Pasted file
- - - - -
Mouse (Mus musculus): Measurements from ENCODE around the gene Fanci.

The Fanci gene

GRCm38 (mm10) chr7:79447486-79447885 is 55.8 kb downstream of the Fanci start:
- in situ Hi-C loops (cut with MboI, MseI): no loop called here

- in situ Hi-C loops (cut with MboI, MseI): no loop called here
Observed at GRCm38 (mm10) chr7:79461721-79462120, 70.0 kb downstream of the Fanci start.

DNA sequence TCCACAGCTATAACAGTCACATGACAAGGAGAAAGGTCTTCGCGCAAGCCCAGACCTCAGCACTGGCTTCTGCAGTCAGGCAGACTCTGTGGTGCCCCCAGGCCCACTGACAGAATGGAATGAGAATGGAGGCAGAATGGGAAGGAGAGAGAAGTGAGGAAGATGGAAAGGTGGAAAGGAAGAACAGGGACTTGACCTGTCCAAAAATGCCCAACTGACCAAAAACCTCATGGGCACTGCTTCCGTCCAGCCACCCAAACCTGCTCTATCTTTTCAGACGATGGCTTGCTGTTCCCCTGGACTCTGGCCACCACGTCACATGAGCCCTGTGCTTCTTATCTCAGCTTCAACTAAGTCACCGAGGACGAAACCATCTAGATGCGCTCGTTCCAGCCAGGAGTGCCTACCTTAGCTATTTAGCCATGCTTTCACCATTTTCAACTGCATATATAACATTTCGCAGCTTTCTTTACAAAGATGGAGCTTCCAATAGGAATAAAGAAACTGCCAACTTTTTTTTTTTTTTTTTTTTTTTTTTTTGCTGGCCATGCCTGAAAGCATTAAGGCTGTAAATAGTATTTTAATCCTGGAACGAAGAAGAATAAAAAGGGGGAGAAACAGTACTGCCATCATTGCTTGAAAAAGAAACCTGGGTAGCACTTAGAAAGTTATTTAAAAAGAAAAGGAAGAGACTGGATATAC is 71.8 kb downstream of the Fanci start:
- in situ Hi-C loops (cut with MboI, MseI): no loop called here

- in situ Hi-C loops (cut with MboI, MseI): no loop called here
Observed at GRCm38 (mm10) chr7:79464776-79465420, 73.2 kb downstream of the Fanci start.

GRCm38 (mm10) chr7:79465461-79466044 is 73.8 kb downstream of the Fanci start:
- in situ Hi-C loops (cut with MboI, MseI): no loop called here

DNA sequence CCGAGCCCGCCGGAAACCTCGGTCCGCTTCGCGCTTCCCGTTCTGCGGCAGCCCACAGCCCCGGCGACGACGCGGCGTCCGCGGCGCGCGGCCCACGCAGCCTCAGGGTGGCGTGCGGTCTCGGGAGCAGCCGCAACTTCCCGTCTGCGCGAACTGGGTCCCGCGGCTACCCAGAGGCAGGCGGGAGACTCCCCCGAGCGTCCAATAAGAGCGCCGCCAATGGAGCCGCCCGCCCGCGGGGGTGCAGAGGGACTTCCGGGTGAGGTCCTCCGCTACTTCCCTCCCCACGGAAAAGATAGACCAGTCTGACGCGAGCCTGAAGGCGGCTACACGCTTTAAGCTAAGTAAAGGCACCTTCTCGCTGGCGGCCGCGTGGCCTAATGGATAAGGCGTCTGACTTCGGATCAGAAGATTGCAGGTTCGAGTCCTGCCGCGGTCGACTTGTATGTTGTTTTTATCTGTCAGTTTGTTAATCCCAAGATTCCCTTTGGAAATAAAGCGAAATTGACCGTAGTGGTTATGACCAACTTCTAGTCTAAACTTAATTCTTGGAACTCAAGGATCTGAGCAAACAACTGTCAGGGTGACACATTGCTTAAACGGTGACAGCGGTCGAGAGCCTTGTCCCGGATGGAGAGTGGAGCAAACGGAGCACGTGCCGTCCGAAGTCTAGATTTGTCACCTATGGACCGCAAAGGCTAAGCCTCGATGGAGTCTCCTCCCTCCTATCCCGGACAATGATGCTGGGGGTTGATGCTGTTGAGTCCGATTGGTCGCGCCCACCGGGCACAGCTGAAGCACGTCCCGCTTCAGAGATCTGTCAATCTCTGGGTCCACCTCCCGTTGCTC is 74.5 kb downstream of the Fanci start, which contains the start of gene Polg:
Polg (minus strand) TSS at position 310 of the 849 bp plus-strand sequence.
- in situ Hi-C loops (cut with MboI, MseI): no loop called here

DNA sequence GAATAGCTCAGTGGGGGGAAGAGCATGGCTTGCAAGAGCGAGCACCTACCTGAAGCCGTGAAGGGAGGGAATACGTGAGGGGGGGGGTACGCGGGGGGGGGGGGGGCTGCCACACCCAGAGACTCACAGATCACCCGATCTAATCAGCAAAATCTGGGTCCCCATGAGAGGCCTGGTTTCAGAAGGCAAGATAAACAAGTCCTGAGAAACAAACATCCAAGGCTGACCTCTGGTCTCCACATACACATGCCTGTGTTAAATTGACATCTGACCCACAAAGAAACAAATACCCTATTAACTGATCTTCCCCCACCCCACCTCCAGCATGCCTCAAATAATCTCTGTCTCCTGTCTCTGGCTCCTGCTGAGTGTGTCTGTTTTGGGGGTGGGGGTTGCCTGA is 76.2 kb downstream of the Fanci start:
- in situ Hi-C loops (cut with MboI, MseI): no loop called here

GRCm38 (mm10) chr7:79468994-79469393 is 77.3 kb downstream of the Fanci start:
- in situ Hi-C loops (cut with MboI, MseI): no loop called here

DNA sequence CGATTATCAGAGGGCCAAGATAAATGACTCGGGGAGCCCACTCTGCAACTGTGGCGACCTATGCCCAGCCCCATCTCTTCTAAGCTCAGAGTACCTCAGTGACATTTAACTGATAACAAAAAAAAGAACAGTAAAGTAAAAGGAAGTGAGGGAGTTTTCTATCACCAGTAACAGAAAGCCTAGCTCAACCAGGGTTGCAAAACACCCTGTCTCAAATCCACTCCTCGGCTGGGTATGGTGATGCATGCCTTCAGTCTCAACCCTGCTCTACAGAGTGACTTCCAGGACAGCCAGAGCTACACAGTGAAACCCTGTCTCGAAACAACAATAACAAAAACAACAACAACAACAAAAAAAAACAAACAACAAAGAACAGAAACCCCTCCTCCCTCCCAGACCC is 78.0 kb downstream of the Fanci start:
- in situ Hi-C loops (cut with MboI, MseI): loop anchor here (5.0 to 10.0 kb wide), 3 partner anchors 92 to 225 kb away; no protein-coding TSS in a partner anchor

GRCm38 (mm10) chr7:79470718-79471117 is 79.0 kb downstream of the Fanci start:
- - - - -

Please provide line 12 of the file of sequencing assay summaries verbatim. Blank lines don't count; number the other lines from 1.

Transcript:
- in situ Hi-C loops (cut with MboI, MseI): no loop called here